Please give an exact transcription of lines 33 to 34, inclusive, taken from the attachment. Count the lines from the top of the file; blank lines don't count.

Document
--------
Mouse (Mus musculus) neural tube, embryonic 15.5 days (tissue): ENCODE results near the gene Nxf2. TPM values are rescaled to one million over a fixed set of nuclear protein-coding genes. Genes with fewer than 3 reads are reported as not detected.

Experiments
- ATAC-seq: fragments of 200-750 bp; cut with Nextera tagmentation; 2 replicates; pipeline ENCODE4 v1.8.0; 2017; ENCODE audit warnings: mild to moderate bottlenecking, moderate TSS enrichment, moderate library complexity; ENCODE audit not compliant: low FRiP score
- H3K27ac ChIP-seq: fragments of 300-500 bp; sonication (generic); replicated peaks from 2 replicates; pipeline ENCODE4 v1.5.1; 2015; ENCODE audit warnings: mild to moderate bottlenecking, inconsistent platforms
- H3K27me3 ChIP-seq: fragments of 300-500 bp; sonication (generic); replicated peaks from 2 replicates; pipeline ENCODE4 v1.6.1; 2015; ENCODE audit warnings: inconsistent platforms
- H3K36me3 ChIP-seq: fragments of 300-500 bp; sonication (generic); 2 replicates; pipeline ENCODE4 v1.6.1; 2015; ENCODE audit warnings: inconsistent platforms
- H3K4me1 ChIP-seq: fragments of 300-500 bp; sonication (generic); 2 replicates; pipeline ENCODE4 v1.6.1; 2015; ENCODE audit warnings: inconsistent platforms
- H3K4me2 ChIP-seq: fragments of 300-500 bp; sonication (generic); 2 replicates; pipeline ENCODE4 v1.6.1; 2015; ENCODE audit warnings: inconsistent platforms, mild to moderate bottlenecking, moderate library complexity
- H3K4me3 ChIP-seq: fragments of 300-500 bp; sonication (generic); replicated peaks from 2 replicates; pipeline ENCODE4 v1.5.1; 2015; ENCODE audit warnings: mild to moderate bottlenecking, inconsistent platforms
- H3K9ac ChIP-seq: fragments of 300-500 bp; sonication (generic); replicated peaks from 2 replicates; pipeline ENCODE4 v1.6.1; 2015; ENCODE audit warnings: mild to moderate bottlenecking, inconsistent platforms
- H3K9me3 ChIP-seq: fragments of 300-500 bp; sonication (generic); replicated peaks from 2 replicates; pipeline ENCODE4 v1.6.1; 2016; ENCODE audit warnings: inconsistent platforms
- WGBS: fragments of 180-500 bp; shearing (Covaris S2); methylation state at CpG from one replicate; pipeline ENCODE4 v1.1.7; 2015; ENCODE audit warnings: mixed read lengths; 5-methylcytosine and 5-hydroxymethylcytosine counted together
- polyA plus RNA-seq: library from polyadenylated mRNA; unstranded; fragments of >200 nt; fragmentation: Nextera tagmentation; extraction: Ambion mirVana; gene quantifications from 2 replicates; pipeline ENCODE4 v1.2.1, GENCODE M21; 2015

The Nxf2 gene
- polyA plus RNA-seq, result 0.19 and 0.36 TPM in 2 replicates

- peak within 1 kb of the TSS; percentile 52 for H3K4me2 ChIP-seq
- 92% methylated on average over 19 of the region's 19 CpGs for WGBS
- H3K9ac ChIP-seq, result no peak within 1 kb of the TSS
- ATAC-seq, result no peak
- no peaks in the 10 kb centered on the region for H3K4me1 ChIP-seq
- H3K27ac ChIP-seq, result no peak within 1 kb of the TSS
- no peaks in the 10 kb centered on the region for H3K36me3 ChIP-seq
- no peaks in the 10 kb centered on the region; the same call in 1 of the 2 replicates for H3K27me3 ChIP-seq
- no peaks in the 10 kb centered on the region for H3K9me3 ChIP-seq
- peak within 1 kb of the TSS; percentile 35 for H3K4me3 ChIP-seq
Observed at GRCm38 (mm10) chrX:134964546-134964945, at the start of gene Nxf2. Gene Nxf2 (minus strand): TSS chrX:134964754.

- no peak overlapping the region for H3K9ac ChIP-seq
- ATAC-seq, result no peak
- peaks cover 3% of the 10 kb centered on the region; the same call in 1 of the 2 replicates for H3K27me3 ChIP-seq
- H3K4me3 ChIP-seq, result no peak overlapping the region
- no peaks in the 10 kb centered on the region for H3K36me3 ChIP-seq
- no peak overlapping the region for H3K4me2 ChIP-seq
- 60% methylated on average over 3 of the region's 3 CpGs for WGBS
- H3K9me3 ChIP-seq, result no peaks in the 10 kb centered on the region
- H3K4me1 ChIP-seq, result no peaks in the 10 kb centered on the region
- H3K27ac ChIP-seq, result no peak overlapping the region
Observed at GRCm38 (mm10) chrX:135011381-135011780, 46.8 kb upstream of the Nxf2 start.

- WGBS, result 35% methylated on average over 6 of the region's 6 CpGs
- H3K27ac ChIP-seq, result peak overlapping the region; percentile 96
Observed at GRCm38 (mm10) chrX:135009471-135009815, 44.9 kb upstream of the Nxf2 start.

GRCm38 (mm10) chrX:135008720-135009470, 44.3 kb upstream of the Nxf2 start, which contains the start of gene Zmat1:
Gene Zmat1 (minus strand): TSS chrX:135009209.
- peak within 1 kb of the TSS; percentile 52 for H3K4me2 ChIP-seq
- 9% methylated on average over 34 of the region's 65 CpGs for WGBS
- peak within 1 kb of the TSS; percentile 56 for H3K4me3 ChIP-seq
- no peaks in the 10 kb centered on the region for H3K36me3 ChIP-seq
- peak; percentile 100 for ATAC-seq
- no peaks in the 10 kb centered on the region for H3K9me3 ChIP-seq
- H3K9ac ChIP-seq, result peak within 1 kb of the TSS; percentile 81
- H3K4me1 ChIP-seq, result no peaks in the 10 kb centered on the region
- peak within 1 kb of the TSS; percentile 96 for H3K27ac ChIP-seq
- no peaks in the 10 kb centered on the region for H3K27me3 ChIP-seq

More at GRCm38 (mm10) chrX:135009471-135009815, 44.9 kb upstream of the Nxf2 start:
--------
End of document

- 60% methylated on average over 3 of the region's 3 CpGs for WGBS
- H3K9me3 ChIP-seq, result no peaks in the 10 kb centered on the region